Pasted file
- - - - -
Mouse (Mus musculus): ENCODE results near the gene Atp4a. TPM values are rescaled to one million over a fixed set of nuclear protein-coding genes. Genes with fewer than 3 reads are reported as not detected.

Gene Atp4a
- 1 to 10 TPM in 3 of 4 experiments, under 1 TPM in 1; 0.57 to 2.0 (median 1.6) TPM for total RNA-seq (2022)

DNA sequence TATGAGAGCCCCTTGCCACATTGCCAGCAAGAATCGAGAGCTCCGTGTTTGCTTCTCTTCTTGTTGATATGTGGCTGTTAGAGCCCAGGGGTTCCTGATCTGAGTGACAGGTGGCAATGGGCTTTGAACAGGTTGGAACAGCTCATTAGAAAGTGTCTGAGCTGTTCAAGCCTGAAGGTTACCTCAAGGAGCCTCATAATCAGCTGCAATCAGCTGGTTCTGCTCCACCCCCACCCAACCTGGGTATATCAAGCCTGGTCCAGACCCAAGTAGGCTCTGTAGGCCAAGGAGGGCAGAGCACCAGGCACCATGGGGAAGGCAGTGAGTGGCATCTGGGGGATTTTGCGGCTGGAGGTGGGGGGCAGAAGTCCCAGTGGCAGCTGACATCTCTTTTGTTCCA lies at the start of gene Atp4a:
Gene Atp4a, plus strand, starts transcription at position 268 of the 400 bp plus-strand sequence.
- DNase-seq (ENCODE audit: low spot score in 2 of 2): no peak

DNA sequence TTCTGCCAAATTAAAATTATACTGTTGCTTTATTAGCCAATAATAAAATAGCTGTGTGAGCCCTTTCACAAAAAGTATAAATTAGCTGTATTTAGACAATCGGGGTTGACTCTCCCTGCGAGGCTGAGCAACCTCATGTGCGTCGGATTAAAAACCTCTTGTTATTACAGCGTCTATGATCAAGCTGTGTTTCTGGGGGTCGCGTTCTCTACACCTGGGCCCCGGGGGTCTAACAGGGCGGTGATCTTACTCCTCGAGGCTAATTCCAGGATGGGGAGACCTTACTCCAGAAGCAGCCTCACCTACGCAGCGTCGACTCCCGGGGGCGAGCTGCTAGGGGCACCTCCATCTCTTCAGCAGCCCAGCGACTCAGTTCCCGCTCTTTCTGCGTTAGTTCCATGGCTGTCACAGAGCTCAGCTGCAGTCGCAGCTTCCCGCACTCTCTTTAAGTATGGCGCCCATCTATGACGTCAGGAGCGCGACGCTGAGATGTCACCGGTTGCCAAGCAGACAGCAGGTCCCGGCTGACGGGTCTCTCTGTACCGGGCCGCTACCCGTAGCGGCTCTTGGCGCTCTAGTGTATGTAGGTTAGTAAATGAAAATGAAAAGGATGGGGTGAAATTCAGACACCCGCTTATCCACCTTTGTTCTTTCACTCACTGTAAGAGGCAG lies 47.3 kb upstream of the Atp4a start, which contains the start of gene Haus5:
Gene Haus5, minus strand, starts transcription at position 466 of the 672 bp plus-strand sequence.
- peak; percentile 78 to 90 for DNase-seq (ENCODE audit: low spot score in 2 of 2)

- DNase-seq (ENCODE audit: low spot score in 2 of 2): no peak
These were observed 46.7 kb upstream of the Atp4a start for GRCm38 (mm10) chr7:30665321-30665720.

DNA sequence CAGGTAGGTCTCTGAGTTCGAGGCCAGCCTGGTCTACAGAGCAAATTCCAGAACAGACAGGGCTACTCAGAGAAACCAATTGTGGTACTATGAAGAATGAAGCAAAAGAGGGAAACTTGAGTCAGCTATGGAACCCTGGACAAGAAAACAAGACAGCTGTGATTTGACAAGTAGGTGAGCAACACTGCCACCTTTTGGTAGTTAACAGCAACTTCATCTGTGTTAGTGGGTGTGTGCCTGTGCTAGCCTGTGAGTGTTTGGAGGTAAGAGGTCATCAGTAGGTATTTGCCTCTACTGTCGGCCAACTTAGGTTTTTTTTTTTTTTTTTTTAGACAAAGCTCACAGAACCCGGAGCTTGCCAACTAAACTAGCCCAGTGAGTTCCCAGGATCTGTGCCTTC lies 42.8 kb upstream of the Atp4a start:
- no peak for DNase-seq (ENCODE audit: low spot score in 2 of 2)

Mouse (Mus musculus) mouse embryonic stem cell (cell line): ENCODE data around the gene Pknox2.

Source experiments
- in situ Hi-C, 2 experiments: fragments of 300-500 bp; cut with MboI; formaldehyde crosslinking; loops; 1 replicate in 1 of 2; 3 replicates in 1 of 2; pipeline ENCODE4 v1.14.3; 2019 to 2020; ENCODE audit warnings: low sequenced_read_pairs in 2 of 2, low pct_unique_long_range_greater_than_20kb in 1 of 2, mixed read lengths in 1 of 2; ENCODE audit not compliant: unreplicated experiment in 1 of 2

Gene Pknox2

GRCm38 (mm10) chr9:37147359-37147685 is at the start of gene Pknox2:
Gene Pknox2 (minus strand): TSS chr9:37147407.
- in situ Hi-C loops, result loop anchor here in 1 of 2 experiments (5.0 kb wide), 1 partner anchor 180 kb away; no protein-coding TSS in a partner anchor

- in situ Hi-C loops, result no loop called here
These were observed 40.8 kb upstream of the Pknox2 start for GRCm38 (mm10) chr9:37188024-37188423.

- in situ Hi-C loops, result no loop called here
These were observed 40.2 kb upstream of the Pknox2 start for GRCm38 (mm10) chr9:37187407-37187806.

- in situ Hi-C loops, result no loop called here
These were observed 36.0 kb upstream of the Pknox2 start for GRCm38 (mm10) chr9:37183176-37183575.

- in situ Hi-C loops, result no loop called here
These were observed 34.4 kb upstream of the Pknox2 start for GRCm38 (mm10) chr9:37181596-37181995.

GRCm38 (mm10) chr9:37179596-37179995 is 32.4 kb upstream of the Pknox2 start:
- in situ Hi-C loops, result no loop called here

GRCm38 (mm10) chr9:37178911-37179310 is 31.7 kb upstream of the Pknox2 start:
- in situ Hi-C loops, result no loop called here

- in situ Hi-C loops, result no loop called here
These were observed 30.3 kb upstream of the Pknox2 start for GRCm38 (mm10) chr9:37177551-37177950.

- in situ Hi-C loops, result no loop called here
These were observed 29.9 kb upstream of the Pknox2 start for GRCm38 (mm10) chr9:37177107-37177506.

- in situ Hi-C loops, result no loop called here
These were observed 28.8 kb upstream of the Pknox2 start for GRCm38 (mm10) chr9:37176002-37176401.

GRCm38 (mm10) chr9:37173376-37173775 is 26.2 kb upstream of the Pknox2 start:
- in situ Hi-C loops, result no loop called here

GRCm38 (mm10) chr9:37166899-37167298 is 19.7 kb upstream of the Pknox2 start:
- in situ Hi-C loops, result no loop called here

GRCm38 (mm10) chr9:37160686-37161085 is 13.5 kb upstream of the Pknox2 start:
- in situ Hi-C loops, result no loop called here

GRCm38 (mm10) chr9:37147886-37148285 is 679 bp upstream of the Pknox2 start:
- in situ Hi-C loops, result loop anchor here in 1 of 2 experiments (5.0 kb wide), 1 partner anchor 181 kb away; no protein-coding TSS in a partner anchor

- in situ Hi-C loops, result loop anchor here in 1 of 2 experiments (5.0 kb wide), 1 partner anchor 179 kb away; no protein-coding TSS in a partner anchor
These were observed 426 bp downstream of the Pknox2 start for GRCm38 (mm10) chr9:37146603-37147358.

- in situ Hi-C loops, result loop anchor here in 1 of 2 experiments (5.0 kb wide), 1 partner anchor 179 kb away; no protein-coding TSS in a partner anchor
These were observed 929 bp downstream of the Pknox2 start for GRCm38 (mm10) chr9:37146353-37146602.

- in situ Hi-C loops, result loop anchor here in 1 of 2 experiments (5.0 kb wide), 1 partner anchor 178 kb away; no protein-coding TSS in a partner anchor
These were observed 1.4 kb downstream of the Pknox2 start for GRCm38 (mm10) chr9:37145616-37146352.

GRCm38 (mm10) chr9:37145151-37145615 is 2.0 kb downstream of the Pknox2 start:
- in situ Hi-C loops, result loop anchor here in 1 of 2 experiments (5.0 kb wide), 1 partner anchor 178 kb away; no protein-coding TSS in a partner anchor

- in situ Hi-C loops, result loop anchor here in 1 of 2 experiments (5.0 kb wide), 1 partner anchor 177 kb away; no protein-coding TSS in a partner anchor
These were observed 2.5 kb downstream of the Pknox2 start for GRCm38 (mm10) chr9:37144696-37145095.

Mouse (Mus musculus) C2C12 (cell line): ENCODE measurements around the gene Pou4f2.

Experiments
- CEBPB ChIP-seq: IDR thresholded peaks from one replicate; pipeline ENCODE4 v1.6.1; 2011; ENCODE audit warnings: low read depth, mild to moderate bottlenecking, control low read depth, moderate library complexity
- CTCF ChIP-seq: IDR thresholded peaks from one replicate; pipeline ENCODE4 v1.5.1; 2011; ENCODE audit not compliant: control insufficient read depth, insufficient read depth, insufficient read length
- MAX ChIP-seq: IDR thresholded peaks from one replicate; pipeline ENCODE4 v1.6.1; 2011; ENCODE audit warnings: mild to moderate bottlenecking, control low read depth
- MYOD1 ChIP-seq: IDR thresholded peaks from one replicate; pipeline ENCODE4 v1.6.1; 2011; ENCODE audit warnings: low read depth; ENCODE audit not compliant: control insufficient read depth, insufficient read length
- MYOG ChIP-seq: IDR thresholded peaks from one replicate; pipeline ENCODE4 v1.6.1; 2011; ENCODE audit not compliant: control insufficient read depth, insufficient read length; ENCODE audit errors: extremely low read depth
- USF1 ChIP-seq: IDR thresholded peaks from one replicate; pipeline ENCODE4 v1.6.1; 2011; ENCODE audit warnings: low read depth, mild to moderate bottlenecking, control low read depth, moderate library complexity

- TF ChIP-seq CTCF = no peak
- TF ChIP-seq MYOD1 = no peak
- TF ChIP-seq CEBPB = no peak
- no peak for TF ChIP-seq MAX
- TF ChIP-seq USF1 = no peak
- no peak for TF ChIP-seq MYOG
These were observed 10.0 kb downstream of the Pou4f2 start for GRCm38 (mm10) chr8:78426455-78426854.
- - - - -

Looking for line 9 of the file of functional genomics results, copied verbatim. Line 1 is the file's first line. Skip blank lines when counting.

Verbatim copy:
- peak; percentile 78 to 90 for DNase-seq (ENCODE audit: low spot score in 2 of 2)